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I forgot to tell you about Lewes Castle!! How remiss of me. Only one of the most amazing attractions of the town..

When I first arrived in Lewes my attention was drawn to the fantastic 14th and 15th century buildings in the high street and I didn’t even notice the castle….probably also because I was sitting on the left hand side of the taxi πŸ˜‰ and despite what I used to tell my daughter, I don’t have eyes in the back of my head, so I missed it altogether.

And unusually for me…..as with Newhaven, I didn’t do my research prior to visiting.

On my first Saturday here, during my break, I set off to explore and whoaaa, there’s a castle.

My first glimpse of Lewes Castle

But as mentioned in a previous post, I had neither mask nor money with me πŸ€ͺπŸ€ͺ Never mind, I’ll come back next week (the castle is only open on Saturday atm due to Covid-19). But of course next Saturday was raining. So no castle.

However this Saturday last, I had to visit regardless of the weather because I leave Lewes on Friday.

Saturday dawned rainy and windy but with an occasional blue sky sunshine, so off I went. They have a really good system set up. You’re greeted at the door by a lovely lady who takes all your test and trace details, you sanitise your hands, then she sends you off on a one-way system through the museum first, after which you can buy your ticket for a visit to the castle. Ergo, the museum is free to visit (I think).Β  And visit you must.

The museum is not large, 2 rooms downstairs and 2 rooms upstairs, but they have a most amazing set up depicting the history of the area and the many artefacts that have been found in Sussex. An intimate little museum with just enough information to read and look at without being overwhelmed. My favourite artifacts were the swords. Wowww.

I had a good read, took some photos, bought a few items from the gift shop for my grandson, paid for my entry and another lovely lady guided me across to the gate and let me in.

I love castles 🀎🀎 There’s a massive shortage of castles in South Africa and the only castle I’d had experience of before coming to the UK was Cape Town Castle which isn’t really, but is rather a fort with grand ideas masquerading as a castle. It also has a history as a prison and is still a symbol of European oppression. Although to be fair, I guess most castles here have the same sort of background.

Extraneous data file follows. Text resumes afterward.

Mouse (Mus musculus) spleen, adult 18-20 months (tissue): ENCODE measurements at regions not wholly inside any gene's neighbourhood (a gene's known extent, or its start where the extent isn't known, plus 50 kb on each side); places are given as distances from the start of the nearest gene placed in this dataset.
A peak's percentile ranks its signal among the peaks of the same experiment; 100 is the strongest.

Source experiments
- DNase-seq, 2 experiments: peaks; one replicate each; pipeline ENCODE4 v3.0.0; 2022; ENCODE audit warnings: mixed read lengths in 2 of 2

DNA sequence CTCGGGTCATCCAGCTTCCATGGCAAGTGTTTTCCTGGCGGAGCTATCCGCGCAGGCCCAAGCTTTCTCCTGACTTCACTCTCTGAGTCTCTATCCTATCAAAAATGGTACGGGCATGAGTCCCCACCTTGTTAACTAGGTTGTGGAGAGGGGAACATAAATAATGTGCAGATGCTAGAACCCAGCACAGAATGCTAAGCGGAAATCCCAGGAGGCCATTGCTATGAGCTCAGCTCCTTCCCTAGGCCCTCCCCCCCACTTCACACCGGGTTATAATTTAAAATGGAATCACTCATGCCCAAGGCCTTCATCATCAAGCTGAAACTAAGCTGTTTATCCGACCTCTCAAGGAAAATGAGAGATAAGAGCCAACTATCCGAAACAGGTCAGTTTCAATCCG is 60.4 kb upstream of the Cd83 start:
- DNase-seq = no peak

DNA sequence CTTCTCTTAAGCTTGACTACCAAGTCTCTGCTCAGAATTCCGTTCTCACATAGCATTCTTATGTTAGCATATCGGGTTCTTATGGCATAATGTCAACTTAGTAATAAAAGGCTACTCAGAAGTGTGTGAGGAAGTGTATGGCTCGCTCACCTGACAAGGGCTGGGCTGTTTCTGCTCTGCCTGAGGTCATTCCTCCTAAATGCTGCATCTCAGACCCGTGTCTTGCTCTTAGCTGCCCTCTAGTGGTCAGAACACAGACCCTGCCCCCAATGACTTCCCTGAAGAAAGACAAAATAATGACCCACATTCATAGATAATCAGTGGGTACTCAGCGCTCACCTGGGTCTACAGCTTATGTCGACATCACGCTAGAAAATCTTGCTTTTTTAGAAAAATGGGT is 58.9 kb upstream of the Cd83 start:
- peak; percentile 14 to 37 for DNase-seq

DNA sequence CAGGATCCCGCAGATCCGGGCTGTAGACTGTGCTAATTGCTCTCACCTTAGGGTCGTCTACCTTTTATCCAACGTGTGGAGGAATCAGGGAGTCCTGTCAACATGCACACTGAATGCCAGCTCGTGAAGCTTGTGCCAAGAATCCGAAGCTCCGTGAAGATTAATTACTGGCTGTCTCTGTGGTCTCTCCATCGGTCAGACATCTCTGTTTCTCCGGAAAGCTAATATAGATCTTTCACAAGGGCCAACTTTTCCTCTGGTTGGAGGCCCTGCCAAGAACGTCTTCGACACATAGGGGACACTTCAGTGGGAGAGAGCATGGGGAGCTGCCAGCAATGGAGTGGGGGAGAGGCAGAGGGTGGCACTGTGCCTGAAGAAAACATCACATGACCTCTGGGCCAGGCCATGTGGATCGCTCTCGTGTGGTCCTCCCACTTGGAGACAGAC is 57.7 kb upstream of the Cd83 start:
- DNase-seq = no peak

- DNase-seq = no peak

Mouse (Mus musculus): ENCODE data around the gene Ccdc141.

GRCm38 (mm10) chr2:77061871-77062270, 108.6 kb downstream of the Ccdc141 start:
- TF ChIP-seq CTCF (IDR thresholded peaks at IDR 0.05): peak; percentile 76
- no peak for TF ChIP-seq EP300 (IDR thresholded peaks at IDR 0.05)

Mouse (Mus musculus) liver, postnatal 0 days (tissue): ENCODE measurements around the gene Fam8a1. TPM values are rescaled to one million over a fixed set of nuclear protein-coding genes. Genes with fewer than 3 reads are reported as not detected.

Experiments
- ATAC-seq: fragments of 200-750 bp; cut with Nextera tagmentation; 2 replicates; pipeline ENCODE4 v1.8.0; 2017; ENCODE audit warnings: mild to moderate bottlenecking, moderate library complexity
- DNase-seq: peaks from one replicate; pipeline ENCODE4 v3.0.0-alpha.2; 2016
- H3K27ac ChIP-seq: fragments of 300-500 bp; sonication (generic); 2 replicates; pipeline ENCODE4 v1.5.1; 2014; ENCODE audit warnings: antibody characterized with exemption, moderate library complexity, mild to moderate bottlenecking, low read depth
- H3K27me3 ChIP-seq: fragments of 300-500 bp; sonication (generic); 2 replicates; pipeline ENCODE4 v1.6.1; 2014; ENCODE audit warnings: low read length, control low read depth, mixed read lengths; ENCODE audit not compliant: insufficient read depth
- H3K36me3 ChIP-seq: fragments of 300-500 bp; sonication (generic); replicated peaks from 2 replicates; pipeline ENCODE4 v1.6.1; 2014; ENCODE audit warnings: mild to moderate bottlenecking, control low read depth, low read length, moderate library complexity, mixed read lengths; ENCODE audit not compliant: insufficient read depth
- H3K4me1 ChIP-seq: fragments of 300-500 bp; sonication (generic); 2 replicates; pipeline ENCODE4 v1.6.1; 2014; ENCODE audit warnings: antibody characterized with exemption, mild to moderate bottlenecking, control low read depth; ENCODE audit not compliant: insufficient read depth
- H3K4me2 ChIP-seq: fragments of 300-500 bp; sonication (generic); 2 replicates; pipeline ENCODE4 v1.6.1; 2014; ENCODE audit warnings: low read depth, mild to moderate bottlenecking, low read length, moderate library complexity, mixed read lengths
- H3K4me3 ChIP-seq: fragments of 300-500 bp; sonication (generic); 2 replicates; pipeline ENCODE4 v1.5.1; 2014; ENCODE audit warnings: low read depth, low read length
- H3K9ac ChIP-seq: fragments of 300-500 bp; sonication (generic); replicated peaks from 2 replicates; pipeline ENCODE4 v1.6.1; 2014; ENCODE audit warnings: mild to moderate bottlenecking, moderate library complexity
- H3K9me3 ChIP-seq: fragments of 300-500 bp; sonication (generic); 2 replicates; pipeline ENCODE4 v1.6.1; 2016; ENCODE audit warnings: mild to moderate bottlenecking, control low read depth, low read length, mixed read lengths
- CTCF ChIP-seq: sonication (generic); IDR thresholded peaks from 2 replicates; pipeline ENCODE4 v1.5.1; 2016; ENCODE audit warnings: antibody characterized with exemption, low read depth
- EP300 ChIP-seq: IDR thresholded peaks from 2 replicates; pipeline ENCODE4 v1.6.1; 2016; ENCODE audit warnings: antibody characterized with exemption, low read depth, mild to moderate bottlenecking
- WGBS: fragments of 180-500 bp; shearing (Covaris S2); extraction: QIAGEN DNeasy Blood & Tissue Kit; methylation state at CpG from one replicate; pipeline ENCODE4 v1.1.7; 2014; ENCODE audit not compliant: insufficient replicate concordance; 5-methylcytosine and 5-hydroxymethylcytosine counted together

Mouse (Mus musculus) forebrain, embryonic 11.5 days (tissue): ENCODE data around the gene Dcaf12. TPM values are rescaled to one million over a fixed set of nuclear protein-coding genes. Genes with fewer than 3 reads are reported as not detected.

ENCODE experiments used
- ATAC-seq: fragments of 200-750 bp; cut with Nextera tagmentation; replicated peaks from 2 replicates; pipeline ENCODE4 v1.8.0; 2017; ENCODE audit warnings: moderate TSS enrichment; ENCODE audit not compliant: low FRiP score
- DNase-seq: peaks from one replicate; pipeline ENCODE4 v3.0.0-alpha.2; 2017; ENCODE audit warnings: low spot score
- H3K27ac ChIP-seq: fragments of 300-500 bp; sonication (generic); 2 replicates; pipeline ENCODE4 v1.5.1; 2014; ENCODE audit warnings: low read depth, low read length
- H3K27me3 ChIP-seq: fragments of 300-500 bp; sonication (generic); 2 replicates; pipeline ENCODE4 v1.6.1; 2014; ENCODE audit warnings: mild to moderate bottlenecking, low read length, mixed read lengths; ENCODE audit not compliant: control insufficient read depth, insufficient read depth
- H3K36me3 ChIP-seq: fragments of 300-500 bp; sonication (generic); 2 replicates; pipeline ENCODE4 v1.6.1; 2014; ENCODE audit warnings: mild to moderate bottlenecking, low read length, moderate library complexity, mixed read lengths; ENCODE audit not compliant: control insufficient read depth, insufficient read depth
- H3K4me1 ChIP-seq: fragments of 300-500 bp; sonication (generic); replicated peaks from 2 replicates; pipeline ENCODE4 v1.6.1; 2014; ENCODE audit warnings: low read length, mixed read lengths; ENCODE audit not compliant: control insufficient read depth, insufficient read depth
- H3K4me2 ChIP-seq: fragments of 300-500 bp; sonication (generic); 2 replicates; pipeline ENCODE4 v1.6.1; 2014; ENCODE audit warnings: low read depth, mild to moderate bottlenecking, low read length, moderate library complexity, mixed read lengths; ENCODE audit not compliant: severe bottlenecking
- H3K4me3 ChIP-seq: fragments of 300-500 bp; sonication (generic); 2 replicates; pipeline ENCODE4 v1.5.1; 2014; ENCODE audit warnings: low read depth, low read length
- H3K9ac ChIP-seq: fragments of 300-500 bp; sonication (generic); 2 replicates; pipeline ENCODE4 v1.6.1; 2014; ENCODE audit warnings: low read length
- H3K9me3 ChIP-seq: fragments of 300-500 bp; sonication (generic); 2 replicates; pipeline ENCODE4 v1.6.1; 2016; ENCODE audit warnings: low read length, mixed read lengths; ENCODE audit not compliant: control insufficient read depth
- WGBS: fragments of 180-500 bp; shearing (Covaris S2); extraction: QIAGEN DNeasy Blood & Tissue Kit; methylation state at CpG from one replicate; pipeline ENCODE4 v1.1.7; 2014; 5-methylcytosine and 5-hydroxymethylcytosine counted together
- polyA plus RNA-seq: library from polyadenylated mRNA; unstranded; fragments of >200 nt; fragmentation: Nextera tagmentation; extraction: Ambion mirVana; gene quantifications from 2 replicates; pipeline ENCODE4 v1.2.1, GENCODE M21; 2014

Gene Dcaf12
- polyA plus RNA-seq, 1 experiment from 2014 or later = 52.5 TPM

Anyway, back to Lewes Castle…

Like many castles today, this too is just a shadow of its former glory, but its fabulous. I climbed innumerable stairs to the top, sadly not the very top of the towers, which is where I really wanted to go, but the remains of the Great Hall will have to suffice.

Dozens of stairs
The Great Hall

The views across the valley to the hills are absolutely stunning, especially beautiful with the autumn colours. From here as well the view looks back in time to the 1264 Battle of Lewes.

A good view too of what used to be the Tilting Ground, now a bowling green, and in the distance I could see the windmill I passed a few days ago on my walk to Kingston. Awesome.

The Tilting Ground

The wind was blowing a gale and howling in my ears, flicking leaves and branches here and there….just brilliant. It was wild. Yes, there’s a couple of trees growing out the side of the building and there’s a tree slap bang in the middle of what was the Great Hall…now that’s wild!!

Nature takes over…

As you can imagine with the unpleasant weather, there were not many people up there, so it was easy to explore, although there really wasn’t that much to explore. Shame about the towers – closed atm due to Covid-19. Geez, I just realised reading that sentence back, that I used the word ‘there’ 3 times πŸ€”πŸ€” English eh.